I have been using this herb in my hair care soap for several years now. The marshmallow root is said to add conditioning properties. For the past four years I have exclusively used my homemade soaps (usually hair care or coffee) when washing my hair and in all honesty my hair is healthier than it has ever been. Don’t Eat It! Cocoa Soap (2.0 🙂 ) should be finished curing around November 23rd, so we will have to wait to find out how it turns out.
Coconut Soap– Like my Cocoa Soap the base oils used in this soap are olive oil and coconut oil. The additive in this case, however, is shredded coconut. The coconut, while gentle on the skin, adds a little extra scrubbing power. It really is a nice soap, but I decided to make it even nicer this time around by adding yogurt. In the past year I have discovered that adding yogurt to soap gives it a super rich creamy lather and who doesn’t love that?
Incidentally, I once had a lady ask me “Doesn’t the coconut clog up the drain?” and you might be wondering the same thing. The answer is No – nor do the coffee grounds in the coffee soap or the oatmeal in the breakfast bar soap. What does clogs up the drain is hair. Being the mother of 4 daughters, and all of us having long hair at various times in our lives, I can attest to the fact that hair is what clogs drains.
I also decided to stamp all the bars of these two batches. What do you think?
I have decided to edit this post in light of recent comments made by a reader. Their comment was:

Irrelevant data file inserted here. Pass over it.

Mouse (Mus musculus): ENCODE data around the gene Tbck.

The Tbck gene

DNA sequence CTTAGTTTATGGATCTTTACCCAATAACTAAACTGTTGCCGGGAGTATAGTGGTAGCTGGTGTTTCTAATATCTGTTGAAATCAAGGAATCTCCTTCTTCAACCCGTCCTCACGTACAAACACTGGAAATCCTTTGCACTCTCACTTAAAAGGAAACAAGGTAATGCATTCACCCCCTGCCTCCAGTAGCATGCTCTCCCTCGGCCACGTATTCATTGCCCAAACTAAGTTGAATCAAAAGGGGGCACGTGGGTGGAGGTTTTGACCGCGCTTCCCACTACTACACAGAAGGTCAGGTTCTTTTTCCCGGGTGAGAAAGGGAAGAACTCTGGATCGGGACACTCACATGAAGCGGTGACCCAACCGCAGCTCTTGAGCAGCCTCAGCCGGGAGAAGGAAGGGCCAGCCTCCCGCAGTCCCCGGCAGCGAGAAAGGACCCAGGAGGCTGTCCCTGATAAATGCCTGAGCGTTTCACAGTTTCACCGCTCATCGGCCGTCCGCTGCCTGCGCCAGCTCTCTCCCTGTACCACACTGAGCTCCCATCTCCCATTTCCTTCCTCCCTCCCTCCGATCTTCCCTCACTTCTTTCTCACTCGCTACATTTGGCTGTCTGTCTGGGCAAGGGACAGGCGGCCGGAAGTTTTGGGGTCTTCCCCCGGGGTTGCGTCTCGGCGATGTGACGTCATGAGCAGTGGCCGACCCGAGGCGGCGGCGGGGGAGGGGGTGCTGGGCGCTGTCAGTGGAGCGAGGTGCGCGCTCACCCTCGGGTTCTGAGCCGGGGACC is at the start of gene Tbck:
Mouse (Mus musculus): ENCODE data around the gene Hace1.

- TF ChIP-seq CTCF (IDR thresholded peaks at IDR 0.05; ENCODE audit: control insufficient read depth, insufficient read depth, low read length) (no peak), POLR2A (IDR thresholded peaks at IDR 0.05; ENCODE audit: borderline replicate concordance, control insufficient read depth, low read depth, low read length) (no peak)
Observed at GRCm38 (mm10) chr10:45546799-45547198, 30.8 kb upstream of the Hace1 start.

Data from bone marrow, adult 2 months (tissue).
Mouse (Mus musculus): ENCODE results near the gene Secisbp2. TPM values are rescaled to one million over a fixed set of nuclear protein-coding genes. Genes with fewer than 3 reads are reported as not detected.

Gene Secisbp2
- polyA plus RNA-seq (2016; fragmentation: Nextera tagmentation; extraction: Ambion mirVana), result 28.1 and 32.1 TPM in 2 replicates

“Hello, we grow giant seed garlic and noticed your blog. There is a serious possibility of introducing botulism with this- “I would use a cold infusion method – mince the fresh garlic, add it to the oil and let it sit on a sunny window sill for several days.” Reference page: https://donteatitsoap.com/2018/06/20/garlic-soap/
Setting the garlic in a sunny window would raise the temperature up to levels where botulism would multiply. And windowsill temperatures (especially if a sealed jar were used) will go beyond the breakdown point of the most common garlic chemicals such as allicin and other organosulfur compound products of the alliinase reaction.”
Yesterday my blog stats showed that someone came across my site, twice, through a search engine – The search terms were “where can I buy garlic soap?” and “how to make garlic soap”. I am certain that my blog came up because both soap and garlic are topics I blog about. While I do use many types of plants and foods in my handcrafted soaps Garlic is not one of them. I would be lying if I said that the thought never crossed my mind, but whenever it has I have immediately dismissed it, thinking it was not a good idea.
Regretfully the person searching for information on garlic soap did not find what they were looking for on my blog, so today I want to fix that.